Putting Bodies at the Heart of Resistance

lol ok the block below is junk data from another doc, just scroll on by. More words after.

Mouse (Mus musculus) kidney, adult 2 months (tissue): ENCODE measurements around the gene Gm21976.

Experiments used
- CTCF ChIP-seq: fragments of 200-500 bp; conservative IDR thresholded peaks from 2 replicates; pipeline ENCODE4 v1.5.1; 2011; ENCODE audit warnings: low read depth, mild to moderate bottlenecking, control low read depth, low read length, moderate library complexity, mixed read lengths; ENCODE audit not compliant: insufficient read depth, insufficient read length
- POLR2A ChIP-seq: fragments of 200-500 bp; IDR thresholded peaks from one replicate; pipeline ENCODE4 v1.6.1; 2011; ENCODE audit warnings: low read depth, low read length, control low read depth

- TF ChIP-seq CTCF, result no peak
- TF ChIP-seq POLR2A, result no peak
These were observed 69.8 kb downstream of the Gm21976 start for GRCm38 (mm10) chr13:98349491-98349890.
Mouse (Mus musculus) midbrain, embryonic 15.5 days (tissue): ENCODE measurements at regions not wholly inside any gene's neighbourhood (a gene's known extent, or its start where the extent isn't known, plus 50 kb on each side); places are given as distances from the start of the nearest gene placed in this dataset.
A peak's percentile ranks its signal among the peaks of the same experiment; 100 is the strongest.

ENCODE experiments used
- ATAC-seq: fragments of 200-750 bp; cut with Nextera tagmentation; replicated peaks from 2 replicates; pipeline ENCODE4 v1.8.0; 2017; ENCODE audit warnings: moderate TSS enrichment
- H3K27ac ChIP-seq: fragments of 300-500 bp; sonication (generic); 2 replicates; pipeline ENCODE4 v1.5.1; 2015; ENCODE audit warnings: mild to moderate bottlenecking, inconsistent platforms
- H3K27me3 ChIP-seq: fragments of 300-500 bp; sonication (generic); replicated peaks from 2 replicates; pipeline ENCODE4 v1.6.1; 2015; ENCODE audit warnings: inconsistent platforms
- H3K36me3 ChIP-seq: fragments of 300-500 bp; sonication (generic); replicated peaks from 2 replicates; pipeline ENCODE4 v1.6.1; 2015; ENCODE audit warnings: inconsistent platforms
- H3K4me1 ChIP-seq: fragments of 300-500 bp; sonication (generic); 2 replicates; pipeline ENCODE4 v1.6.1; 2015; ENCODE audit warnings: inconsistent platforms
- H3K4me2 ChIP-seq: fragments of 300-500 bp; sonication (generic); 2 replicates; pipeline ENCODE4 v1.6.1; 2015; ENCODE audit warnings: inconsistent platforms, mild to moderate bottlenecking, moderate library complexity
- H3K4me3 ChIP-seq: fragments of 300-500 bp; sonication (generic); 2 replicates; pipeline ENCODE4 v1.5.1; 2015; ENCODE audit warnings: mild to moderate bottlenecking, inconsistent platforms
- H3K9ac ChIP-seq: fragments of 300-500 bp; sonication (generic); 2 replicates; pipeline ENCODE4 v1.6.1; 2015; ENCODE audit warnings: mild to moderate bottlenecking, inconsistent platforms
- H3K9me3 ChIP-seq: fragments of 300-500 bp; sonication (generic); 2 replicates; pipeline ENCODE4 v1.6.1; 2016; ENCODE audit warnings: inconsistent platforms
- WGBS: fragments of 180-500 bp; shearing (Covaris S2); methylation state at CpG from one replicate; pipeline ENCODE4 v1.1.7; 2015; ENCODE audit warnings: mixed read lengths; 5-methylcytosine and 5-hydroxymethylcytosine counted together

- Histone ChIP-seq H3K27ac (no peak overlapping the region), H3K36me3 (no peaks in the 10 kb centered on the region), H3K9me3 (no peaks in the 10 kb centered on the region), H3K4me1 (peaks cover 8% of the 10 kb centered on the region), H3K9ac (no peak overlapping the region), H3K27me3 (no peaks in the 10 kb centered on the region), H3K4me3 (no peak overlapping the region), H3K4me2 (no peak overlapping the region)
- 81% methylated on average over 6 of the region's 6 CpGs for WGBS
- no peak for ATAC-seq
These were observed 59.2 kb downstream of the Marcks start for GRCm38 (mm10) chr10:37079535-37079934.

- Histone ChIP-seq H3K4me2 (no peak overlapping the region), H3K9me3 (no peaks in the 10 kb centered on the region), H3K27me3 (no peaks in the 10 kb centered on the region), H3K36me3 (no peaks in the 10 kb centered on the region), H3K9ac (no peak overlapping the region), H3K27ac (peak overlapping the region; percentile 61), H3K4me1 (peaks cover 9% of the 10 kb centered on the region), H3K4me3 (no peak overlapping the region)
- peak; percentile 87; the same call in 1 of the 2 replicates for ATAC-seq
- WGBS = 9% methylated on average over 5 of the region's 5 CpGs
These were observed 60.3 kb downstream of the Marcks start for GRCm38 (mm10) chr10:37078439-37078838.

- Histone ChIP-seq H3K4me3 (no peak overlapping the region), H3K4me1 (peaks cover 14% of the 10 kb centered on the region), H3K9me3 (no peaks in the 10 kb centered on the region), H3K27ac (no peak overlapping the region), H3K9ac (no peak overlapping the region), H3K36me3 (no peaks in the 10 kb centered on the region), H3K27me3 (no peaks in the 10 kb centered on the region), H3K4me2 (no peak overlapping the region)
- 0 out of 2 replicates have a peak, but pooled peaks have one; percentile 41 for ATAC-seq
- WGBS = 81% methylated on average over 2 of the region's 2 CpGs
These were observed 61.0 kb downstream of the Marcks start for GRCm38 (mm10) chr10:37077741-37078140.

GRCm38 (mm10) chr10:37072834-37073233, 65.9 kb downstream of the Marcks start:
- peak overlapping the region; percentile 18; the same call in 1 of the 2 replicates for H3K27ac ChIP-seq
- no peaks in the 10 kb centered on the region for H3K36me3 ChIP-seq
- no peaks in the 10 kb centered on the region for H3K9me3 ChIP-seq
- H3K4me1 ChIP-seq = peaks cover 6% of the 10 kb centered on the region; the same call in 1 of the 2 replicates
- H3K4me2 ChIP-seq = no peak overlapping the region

‘We make art with our cunt,’ wrote ’90s cyberfeminists, VNS Matrix. ‘Gender abolitionism’ (Xenofeminism: A Politics for Alienation, 2015) has marked a shift in rhetoric, and Cornelia Sollfrank was the only 2017 delegate I remember to use the c-word. ‘The womb should be deemed obsolete,’ said artist and filmmaker Shu Lea Cheang in the ‘What Can Post-Cyber Feminism Do For Reproductive Justice?’ panel, where biohacker Mary Maggic pointed up the ‘fuzzy biological sabotage’ of our already ‘biopolitically … colonized’ semi-human, non-binary bodies. Unapologetic ‘womb power’ (for example, Tabita Rezaire’s ‘radical self-love kit’ in her 2016 film Peaceful Warrior) came largely from BAME delegates. E. Jane’s musical persona MHYSA (‘she’s real because I put her on the internet’) celebrates ‘black femme’ identity. These two were part of a number of Friday night film screenings as part of ‘Glitch Shorts’ which were followed by a [email protected] music session by SCRAAATCH where, Legacy Russell said, ‘we’ll throw some moves,’ putting bodies at the heart of resistance.